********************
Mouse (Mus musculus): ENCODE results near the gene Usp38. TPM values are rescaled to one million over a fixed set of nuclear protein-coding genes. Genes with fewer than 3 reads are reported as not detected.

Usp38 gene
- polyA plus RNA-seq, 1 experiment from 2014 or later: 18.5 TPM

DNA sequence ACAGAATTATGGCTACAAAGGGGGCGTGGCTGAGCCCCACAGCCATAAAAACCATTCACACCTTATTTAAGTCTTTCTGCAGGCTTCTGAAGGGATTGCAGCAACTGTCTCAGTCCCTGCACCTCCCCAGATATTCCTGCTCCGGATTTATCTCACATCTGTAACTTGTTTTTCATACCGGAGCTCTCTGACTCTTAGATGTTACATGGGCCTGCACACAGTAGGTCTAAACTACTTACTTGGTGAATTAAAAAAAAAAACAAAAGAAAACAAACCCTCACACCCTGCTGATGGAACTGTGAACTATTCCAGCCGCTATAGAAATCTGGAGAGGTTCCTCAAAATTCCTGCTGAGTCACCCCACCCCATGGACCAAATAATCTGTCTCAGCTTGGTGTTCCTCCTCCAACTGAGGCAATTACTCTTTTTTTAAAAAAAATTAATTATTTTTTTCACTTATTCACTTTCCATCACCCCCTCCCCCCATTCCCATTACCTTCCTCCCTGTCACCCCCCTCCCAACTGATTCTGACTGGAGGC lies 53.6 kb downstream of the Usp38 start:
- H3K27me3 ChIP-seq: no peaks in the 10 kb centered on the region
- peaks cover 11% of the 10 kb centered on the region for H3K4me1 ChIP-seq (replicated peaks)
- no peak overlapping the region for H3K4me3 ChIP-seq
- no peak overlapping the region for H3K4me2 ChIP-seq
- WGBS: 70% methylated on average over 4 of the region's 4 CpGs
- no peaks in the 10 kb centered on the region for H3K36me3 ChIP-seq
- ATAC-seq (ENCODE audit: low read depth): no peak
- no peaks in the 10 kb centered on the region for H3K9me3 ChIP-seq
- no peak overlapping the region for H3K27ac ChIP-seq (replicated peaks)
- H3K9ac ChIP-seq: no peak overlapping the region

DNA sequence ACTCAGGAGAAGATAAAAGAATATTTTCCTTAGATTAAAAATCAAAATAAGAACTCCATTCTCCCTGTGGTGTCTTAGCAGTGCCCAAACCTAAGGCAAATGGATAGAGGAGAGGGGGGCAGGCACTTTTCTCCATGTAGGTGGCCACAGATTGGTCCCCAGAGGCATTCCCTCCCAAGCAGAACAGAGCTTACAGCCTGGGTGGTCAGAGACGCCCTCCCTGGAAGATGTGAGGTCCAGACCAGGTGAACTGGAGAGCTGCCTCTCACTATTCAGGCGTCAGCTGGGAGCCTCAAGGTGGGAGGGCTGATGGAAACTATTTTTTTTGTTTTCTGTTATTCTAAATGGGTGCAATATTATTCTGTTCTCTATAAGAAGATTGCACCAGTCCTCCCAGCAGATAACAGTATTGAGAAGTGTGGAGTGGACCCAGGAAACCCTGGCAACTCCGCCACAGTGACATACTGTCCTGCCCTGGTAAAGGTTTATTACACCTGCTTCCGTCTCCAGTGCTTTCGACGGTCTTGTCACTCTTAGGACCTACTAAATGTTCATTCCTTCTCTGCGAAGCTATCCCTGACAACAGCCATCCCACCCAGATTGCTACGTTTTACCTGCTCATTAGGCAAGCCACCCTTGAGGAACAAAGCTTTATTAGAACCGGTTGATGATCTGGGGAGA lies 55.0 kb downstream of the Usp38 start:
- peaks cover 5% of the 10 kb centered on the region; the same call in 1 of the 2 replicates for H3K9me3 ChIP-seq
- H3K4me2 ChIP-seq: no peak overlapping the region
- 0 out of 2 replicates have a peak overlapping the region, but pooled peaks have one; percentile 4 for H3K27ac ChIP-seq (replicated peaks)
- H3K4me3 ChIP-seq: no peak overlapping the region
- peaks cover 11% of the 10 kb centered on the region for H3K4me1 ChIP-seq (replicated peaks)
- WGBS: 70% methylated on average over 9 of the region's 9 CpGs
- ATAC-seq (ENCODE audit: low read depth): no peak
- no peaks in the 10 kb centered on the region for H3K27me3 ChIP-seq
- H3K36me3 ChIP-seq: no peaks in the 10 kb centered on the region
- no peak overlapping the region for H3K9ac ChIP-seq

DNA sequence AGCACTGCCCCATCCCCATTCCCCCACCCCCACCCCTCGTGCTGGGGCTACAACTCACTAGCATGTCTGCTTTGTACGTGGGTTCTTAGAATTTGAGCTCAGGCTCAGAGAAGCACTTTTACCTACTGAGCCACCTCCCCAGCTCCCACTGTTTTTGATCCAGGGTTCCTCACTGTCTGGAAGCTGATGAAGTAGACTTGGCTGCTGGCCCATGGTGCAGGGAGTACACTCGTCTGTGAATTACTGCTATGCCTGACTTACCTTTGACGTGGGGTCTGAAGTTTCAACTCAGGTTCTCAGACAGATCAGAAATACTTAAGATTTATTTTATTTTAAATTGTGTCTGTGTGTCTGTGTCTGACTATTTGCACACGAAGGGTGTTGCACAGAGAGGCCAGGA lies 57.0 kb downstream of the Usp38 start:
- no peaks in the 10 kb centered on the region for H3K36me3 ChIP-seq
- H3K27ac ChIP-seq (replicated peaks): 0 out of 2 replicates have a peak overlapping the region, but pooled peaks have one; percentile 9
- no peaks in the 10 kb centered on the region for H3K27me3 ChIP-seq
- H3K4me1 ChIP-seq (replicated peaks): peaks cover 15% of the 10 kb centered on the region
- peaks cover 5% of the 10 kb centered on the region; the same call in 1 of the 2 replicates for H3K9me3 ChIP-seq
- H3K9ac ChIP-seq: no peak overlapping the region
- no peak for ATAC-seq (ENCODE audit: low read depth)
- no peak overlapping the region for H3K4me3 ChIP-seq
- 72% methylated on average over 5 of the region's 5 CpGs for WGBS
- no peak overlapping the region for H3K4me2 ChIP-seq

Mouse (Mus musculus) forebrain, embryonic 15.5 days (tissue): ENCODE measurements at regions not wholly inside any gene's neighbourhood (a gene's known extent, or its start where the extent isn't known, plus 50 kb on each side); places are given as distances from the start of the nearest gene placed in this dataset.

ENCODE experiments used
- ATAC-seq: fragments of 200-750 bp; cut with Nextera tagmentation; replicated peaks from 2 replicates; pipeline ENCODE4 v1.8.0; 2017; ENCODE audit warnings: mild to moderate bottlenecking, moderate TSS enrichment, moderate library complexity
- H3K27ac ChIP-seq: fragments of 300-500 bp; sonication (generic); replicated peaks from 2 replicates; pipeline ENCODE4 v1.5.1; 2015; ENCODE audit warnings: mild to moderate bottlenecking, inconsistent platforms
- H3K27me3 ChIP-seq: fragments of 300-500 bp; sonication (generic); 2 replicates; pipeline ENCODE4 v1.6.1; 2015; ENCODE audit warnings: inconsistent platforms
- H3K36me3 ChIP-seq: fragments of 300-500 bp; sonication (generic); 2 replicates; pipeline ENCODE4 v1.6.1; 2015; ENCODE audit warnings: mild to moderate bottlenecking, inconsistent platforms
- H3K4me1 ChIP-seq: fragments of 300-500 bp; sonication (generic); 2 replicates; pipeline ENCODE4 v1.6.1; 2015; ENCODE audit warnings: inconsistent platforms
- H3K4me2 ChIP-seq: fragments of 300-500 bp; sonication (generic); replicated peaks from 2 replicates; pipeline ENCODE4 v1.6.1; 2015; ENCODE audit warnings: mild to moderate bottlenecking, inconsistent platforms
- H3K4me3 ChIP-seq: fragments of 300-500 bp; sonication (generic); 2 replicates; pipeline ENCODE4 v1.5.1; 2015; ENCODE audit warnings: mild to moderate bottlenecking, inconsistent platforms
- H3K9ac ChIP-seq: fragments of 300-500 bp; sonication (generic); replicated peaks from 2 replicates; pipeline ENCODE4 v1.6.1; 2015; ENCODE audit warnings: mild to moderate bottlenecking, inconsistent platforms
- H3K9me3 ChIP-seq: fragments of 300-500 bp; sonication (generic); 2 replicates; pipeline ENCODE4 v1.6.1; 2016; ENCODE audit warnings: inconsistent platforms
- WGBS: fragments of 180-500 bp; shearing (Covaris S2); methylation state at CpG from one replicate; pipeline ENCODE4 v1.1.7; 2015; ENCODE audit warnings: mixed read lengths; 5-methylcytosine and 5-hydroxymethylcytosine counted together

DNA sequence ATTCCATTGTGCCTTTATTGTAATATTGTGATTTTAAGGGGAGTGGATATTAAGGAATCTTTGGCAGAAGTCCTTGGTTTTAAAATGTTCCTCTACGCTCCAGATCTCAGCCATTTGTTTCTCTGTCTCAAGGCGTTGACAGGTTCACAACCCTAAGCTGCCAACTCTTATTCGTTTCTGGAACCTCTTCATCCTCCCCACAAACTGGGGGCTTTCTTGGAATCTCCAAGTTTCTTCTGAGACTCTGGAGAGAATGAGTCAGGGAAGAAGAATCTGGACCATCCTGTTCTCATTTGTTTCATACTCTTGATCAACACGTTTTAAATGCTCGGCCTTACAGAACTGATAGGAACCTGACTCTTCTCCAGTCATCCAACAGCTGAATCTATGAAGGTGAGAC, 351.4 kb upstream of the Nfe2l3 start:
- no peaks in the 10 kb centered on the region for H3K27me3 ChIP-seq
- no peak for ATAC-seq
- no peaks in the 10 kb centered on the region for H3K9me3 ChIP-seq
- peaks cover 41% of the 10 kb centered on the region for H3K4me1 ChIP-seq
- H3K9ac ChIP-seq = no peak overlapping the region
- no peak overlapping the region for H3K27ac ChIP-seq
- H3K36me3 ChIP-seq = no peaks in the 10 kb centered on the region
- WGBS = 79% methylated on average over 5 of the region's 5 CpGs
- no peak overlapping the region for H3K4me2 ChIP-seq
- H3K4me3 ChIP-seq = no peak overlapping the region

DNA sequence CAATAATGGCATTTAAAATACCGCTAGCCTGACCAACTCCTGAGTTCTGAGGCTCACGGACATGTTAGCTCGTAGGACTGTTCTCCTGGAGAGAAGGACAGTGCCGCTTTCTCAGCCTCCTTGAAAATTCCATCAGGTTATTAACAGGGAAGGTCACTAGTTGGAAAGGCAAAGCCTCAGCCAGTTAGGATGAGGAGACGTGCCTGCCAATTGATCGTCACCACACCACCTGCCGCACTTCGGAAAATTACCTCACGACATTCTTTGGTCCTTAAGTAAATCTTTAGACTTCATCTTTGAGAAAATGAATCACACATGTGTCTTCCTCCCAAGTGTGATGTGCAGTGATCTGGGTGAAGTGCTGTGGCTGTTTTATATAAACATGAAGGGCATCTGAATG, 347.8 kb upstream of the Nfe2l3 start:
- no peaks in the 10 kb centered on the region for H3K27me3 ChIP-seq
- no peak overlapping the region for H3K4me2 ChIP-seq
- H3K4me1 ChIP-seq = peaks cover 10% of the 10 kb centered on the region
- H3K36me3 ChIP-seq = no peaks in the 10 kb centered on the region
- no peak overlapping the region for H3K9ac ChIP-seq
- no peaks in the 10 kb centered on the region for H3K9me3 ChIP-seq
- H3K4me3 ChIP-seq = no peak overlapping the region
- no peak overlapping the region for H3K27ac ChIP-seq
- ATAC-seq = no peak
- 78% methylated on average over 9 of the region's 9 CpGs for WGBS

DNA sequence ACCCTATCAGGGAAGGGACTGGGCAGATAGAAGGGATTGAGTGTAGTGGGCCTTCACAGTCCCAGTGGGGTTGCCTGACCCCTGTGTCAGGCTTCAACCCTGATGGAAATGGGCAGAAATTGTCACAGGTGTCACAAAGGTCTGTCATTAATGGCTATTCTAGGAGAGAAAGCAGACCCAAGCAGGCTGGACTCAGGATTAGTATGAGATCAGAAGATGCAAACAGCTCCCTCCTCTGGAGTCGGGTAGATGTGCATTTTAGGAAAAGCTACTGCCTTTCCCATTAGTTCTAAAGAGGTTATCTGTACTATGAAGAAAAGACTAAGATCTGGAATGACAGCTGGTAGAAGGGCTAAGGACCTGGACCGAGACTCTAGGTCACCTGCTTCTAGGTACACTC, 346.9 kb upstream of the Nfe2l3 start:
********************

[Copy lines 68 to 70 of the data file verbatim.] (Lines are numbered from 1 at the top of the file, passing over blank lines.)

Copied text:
- no peak overlapping the region for H3K27ac ChIP-seq
- ATAC-seq = no peak
- 78% methylated on average over 9 of the region's 9 CpGs for WGBS